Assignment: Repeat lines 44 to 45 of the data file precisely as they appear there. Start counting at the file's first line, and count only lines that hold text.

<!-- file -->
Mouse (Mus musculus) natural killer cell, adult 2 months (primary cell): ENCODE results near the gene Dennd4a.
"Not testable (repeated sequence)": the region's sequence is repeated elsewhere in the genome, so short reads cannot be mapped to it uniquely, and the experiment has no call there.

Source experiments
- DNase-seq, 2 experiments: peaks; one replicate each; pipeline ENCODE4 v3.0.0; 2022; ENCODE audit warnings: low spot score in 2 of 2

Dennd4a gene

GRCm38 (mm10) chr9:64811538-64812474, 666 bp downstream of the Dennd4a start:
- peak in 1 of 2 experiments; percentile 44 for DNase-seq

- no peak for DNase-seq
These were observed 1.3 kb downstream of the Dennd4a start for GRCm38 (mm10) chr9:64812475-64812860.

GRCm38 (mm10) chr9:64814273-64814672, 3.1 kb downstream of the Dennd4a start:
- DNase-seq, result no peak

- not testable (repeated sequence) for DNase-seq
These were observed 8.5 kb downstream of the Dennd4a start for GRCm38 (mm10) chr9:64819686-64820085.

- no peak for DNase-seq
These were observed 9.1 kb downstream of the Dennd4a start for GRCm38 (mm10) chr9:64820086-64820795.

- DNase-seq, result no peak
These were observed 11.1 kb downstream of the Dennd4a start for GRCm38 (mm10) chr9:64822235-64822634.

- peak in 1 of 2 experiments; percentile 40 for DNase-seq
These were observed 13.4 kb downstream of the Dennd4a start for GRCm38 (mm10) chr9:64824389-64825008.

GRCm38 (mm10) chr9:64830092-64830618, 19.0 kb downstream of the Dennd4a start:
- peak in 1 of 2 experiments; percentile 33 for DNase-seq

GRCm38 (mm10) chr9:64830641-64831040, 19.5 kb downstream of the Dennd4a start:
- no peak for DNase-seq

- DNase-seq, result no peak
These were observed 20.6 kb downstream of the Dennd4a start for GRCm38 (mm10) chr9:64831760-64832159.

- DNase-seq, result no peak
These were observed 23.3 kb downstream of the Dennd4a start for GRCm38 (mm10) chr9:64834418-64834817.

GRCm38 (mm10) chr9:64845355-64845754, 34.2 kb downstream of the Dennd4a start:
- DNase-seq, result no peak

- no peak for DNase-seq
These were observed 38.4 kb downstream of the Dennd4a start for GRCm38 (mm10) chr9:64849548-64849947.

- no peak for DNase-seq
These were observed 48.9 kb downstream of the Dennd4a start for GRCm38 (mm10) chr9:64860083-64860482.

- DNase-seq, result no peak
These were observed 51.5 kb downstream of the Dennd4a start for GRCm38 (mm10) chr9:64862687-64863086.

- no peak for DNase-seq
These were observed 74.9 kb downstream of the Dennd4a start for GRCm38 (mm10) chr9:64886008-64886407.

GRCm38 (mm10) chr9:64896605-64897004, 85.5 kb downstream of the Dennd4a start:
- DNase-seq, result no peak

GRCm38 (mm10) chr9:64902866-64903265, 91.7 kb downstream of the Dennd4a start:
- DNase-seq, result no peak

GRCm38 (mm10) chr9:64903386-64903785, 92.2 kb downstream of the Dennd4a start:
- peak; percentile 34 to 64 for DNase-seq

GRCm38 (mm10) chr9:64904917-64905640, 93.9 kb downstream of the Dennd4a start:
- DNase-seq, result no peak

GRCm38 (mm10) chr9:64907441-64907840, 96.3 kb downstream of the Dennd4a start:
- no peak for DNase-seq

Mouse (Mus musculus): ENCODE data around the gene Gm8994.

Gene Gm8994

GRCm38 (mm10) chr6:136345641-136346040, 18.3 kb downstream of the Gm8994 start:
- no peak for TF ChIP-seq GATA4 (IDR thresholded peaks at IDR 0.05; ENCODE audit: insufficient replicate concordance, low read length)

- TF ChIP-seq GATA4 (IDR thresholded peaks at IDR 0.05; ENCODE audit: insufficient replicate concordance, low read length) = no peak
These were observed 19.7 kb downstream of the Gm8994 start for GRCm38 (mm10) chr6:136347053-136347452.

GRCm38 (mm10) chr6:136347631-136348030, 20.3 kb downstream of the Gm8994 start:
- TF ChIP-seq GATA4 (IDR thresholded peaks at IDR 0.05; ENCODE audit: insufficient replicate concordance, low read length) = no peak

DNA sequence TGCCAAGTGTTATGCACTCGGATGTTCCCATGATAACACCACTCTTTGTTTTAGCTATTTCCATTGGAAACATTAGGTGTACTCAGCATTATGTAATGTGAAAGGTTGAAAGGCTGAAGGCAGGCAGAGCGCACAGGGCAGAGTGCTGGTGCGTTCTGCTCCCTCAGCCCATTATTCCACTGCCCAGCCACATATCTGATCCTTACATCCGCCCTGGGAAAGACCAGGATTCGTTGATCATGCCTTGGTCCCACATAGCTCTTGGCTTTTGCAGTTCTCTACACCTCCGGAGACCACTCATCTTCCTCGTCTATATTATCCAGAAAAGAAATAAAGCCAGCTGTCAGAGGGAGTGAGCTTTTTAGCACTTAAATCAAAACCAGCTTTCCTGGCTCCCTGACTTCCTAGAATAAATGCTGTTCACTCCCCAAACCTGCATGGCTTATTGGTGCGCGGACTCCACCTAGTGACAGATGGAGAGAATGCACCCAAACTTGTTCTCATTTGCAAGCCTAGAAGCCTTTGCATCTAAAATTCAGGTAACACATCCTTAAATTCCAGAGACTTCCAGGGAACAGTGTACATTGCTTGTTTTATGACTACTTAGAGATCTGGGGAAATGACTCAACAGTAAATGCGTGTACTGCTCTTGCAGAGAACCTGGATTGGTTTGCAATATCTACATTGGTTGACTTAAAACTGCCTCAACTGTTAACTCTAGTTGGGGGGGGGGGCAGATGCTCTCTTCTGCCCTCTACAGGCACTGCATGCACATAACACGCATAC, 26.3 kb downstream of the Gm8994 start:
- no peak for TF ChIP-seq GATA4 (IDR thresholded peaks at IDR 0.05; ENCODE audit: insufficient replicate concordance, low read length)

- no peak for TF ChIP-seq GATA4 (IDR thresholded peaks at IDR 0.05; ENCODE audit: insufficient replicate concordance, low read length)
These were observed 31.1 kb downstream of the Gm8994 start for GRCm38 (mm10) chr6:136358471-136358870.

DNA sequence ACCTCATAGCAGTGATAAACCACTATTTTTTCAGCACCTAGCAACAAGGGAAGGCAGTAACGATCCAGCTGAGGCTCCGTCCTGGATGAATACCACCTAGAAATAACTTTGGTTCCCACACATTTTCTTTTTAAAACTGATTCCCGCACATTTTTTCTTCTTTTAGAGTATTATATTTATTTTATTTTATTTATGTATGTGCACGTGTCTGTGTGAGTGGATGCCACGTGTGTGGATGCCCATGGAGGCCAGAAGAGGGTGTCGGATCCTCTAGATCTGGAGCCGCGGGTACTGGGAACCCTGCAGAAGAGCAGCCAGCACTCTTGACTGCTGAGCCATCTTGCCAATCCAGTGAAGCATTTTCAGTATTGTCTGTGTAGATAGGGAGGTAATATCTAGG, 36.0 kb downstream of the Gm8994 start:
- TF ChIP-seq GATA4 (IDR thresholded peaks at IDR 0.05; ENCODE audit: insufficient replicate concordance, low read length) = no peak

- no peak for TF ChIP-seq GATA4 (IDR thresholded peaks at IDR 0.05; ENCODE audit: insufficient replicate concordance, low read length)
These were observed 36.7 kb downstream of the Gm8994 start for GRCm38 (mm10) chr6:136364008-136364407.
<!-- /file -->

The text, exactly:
GRCm38 (mm10) chr9:64904917-64905640, 93.9 kb downstream of the Dennd4a start:
- DNase-seq, result no peak